Announcing the 2019 Fort Lyon Writers-In-Residence

Join us in welcoming Michael Fischer and Sarah Shotland to the Lighthouse and Fort Lyon communities as the 2019 Fort Lyon Writers-In-Residence. Michael will be in residence from June 17 to July 12, and Sarah will be in residence from July 15 to August 9. Get to know them a bit in a brief Q&A below.

What initially drew you to the Fort Lyon Fellowship?

Michael Fischer (MF): I was lucky enough to be one of the inaugural Lit Fest Fellows back in 2017, as a participant in Sarah Manguso’s nonfiction workshop. At some point during Lit Fest I found out about the Fort Lyon Fellowship. I remember thinking, “A year or two from now, when I’m a little deeper into my writing life, I’m applying for that.” And sure enough, here we are! To me, the best thing about the Fellowship is that it’s a chance not only to work with folks who don’t typically have access to creative writing courses but also to be in community with the people at Fort Lyon, day in and day out. I don’t think of writing residencies as a chance to go off somewhere and be isolated from other people. It’s about the community aspect for me, so I’m very drawn to that.

Sarah Shotland (SS): I was struck by the idea of an old prison that had been re-imagined as a new space and environment. A lot of my work is about the process of re-imagining the world as it might be, instead of how it is. It seems like Fort Lyon might be a place where that work has already happened. That was incredibly compelling to me. 

Which aspect of your own background are you excited to bring to Fort Lyon’s teaching environment?

MF: I have a pretty strange background that I’ve lost a lot of time being ashamed of. I’ve spent time locked up, I was expelled from school twice, and I didn’t graduate college until last year, when I was 29. It might sound weird to say that I’m excited to bring these parts of myself to Fort Lyon, but I don’t think a person can talk about vulnerability as strength if they aren’t willing to engage in that themselves. I hope that being honest and open about myself will be an important part of my pedagogy at Fort Lyon.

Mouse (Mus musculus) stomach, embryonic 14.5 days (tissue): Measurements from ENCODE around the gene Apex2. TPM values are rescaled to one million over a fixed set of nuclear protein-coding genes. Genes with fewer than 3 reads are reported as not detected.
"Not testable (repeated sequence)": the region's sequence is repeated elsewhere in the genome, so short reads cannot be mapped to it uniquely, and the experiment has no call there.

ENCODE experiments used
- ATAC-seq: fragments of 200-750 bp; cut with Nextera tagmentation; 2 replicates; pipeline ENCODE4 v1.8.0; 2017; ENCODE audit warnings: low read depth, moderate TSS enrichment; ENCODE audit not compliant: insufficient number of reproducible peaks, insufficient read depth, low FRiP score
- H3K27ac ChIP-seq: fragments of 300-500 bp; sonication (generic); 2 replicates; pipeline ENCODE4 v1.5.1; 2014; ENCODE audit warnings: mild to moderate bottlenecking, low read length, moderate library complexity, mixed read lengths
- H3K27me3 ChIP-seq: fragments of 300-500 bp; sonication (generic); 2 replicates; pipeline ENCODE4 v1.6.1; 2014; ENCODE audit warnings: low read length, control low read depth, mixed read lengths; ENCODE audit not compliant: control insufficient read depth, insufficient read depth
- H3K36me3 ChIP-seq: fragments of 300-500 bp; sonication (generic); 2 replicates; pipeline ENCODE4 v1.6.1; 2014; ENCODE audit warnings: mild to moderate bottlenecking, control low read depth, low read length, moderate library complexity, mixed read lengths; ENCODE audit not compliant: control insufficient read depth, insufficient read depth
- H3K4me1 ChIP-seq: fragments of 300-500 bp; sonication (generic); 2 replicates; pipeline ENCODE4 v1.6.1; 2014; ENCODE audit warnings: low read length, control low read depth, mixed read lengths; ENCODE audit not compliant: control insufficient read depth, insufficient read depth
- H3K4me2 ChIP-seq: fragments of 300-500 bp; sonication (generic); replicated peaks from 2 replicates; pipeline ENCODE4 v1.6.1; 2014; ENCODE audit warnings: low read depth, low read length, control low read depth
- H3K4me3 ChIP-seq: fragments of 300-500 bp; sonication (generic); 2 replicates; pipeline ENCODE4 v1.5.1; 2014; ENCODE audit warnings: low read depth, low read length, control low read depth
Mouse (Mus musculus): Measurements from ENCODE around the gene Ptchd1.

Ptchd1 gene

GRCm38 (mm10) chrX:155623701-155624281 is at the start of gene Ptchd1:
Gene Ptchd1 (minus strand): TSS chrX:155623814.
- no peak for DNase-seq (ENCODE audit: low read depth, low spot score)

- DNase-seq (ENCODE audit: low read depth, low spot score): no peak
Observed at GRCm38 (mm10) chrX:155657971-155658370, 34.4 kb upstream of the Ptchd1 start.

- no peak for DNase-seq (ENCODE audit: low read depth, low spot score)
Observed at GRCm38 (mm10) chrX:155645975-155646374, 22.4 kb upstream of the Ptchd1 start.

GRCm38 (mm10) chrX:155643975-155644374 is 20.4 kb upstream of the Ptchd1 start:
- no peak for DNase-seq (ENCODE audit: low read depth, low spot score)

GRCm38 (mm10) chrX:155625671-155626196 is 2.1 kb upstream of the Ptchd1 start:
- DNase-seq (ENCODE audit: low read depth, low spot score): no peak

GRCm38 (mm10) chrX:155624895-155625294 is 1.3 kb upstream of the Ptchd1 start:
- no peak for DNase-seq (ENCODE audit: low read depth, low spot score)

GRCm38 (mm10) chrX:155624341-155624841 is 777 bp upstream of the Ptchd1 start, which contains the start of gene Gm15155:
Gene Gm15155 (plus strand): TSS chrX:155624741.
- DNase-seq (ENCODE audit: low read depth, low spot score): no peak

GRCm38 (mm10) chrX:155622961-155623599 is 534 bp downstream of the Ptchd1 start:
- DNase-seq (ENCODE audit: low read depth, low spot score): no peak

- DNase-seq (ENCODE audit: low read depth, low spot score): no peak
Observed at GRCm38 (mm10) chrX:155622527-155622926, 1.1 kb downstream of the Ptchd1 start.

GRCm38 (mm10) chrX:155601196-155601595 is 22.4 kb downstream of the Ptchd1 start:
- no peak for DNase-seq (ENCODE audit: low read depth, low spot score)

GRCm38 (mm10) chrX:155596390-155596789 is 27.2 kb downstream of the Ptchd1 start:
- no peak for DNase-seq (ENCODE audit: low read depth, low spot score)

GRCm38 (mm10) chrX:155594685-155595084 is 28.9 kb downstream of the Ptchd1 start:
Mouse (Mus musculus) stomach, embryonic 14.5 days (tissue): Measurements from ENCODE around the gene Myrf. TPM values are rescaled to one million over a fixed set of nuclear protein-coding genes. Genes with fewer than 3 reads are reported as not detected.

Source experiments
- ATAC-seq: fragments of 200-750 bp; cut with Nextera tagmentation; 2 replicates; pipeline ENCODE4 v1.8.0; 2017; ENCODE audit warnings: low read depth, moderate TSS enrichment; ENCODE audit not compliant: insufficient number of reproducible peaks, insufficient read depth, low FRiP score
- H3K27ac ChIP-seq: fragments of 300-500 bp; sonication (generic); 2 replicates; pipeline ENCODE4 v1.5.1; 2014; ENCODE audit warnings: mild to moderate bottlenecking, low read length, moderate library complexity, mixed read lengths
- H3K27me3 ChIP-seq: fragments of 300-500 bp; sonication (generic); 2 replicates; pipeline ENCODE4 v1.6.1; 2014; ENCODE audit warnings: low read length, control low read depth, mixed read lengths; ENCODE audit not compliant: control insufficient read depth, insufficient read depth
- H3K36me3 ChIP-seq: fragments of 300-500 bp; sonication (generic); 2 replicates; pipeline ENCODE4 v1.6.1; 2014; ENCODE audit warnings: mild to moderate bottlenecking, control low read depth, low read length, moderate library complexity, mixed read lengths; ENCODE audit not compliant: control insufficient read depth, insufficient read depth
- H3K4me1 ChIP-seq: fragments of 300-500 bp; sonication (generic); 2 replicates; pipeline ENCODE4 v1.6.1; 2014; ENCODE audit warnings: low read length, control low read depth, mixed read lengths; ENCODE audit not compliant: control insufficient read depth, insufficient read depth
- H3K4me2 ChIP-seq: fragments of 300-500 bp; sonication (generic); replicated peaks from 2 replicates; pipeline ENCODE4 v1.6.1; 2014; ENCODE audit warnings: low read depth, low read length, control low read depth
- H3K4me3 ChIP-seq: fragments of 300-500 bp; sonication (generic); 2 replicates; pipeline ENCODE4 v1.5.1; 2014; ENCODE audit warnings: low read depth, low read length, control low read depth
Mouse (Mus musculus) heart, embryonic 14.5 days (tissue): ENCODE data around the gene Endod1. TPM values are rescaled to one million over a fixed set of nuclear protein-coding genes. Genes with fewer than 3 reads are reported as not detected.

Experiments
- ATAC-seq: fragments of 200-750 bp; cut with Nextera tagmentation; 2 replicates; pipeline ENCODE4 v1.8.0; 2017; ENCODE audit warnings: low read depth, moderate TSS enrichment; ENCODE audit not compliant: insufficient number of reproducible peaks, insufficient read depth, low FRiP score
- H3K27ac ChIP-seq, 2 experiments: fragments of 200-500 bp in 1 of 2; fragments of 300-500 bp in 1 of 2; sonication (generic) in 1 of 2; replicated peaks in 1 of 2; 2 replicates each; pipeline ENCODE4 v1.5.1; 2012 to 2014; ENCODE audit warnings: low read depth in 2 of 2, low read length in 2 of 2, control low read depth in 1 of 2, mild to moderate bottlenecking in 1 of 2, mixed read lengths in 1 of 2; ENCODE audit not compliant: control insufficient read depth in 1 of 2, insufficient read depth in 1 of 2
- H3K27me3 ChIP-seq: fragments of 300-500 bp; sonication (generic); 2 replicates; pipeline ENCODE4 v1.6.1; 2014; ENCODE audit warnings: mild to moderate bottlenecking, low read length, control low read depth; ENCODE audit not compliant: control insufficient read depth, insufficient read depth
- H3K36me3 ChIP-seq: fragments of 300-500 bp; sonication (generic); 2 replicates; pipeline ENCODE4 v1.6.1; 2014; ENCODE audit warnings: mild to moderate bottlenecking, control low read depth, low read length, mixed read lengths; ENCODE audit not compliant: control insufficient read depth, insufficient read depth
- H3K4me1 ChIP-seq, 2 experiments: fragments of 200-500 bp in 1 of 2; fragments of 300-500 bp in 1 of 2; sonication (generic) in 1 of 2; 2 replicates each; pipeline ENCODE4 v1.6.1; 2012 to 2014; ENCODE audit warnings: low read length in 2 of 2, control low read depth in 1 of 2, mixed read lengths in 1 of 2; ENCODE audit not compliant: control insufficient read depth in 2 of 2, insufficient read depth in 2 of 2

SS: I'm the program director of the Words Without Walls program, which brings creative writing classes to jails, prisons, and drug treatment centers in Pittsburgh, PA. Doing that work has given me a lot of experience teaching students who learn outside of the traditional school system. I love teaching in classrooms that are created in environments outside of school, which seems applicable to the Fort Lyon writing community. I'm also excited to bring in some fun activities into the classroom that might encourage Fort Lyon writers to imagine what their stories could sound like off the page as well as in print.

Can you share what you’ll be working on during your stay?

MF: I’ll be working on a memoir-in-essays that’s been largely stalled for the last year. School and waiting tables and life has made the writing very slow going, so I’m excited and anxious to immerse myself in the work again.

SS: I'm working on two projects right now. The first is a collection of essays about prison abolition and mass incarceration. The second project is a collection of short stories that re-imagines the lives of obscure Catholic saints as modern-day sinners. I'm probably going to toggle between fiction and nonfiction throughout my stay.

Have you ever spent time in southeastern Colorado? How do you imagine the environment shaping your experience?

MF: I lived in Denver for a couple of years as a teenager, but I’ve never been to the southeastern part of the state. The Fort Lyon campus has lived many lives, including as a military fort and as a prison. I imagine that will be one of the most evocative things about being there. People, no less so than places, reinvent and repurpose themselves in ways that others can’t always see. Knowing where someone is now doesn’t necessarily tell you anything about where that person has been or where they’re going. Fort Lyon embodies that fact, and that’s something I really appreciate.

SS: I haven't! I'm thrilled to be exploring a new landscape and a whole new environment. Place is a big part of my writing, so I'm not sure Southeastern Colorado will shape my work, but I'm certain that it will show up somehow. I'll report back!


Michael Fischer is a Moth Chicago StorySlam winner, a Luminarts Cultural Foundation Fellow, and a mentor for incarcerated authors through the Pen City Writers program. His work appears in Salon, The Sun, Orion, Guernica, The Rumpus, and elsewhere, and his audio essays have been broadcast on CBC Radio’s Love Me and the New York Times's Modern Love: The Podcast. He recently graduated with his MA from the University of Chicago.

Sarah Shotland is the author of the novel Junkette, and a playwright whose work has been produced in theaters nationally and internationally. She was a 2018 Equal Justice Resident Artist at Santa Fe Art Institute, where she was worked on a collection of essays about her work with the Words Without Walls program, which brings creative writing classes to jails, prisons, and drug treatment centers in Pittsburgh. In addition to directing that program, she's also an Assistant Professor of English at Chatham University.